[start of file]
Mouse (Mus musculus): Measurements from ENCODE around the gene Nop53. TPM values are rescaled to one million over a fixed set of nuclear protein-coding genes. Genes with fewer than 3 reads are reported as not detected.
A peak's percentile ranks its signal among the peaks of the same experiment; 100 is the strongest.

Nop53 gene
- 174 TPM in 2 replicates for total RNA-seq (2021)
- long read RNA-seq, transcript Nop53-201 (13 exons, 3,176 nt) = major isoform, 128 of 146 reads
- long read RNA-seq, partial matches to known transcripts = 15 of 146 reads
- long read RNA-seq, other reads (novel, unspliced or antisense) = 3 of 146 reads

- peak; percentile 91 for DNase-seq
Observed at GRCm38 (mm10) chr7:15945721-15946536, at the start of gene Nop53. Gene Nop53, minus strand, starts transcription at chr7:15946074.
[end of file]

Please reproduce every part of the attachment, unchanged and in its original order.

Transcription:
Mouse (Mus musculus): Measurements from ENCODE around the gene Nop53. TPM values are rescaled to one million over a fixed set of nuclear protein-coding genes. Genes with fewer than 3 reads are reported as not detected.
A peak's percentile ranks its signal among the peaks of the same experiment; 100 is the strongest.

Nop53 gene
- 174 TPM in 2 replicates for total RNA-seq (2021)
- long read RNA-seq, transcript Nop53-201 (13 exons, 3,176 nt) = major isoform, 128 of 146 reads
- long read RNA-seq, partial matches to known transcripts = 15 of 146 reads
- long read RNA-seq, other reads (novel, unspliced or antisense) = 3 of 146 reads

- peak; percentile 91 for DNase-seq
Observed at GRCm38 (mm10) chr7:15945721-15946536, at the start of gene Nop53. Gene Nop53, minus strand, starts transcription at chr7:15946074.